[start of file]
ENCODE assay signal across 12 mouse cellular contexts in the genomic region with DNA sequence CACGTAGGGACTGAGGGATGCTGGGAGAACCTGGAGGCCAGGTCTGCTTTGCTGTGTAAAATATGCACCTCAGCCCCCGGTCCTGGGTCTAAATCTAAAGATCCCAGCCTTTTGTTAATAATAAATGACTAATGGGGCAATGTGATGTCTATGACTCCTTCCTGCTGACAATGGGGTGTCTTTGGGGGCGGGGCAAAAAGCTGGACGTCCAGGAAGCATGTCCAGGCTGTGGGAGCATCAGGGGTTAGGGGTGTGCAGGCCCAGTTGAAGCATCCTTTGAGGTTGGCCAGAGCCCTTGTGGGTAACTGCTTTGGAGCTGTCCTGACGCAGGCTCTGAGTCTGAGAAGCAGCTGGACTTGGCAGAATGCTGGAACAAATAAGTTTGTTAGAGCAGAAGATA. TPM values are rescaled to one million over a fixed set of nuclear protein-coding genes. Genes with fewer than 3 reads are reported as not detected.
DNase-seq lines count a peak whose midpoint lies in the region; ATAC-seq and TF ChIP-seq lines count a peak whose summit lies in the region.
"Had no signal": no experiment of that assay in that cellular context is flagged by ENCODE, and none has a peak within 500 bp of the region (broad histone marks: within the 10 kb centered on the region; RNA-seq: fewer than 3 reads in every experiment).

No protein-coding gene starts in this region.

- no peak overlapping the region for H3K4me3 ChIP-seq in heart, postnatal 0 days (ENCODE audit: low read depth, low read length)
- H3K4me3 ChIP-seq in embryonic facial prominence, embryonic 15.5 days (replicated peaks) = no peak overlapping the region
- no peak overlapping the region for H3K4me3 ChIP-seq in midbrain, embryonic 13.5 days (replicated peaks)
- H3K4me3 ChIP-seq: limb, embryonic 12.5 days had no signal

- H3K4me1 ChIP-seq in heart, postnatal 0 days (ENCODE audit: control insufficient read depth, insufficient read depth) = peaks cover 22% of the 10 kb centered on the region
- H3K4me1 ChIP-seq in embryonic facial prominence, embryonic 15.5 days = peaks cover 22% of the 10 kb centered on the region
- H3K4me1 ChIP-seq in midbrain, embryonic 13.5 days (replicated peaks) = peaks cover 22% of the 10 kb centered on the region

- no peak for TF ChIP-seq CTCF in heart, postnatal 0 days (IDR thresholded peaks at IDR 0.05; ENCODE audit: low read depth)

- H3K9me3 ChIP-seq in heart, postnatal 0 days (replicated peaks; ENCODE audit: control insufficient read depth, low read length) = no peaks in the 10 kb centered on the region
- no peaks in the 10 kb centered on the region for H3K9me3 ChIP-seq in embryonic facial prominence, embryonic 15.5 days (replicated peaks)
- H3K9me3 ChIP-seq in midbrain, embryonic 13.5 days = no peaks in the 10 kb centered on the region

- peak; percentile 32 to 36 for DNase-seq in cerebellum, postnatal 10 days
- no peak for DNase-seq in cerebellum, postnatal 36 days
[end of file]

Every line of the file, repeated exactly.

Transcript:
ENCODE assay signal across 12 mouse cellular contexts in the genomic region with DNA sequence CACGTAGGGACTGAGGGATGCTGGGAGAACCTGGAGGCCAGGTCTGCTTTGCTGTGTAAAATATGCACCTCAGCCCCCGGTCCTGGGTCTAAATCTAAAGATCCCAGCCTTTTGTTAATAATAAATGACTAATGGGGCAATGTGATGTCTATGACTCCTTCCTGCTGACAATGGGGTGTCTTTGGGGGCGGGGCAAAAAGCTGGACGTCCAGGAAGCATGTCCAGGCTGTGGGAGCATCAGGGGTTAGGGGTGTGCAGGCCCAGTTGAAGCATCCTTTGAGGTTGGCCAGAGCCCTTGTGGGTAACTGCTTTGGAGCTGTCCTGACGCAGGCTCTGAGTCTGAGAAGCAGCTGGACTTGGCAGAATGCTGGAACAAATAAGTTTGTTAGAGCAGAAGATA. TPM values are rescaled to one million over a fixed set of nuclear protein-coding genes. Genes with fewer than 3 reads are reported as not detected.
DNase-seq lines count a peak whose midpoint lies in the region; ATAC-seq and TF ChIP-seq lines count a peak whose summit lies in the region.
"Had no signal": no experiment of that assay in that cellular context is flagged by ENCODE, and none has a peak within 500 bp of the region (broad histone marks: within the 10 kb centered on the region; RNA-seq: fewer than 3 reads in every experiment).

No protein-coding gene starts in this region.

- no peak overlapping the region for H3K4me3 ChIP-seq in heart, postnatal 0 days (ENCODE audit: low read depth, low read length)
- H3K4me3 ChIP-seq in embryonic facial prominence, embryonic 15.5 days (replicated peaks) = no peak overlapping the region
- no peak overlapping the region for H3K4me3 ChIP-seq in midbrain, embryonic 13.5 days (replicated peaks)
- H3K4me3 ChIP-seq: limb, embryonic 12.5 days had no signal

- H3K4me1 ChIP-seq in heart, postnatal 0 days (ENCODE audit: control insufficient read depth, insufficient read depth) = peaks cover 22% of the 10 kb centered on the region
- H3K4me1 ChIP-seq in embryonic facial prominence, embryonic 15.5 days = peaks cover 22% of the 10 kb centered on the region
- H3K4me1 ChIP-seq in midbrain, embryonic 13.5 days (replicated peaks) = peaks cover 22% of the 10 kb centered on the region

- no peak for TF ChIP-seq CTCF in heart, postnatal 0 days (IDR thresholded peaks at IDR 0.05; ENCODE audit: low read depth)

- H3K9me3 ChIP-seq in heart, postnatal 0 days (replicated peaks; ENCODE audit: control insufficient read depth, low read length) = no peaks in the 10 kb centered on the region
- no peaks in the 10 kb centered on the region for H3K9me3 ChIP-seq in embryonic facial prominence, embryonic 15.5 days (replicated peaks)
- H3K9me3 ChIP-seq in midbrain, embryonic 13.5 days = no peaks in the 10 kb centered on the region

- peak; percentile 32 to 36 for DNase-seq in cerebellum, postnatal 10 days
- no peak for DNase-seq in cerebellum, postnatal 36 days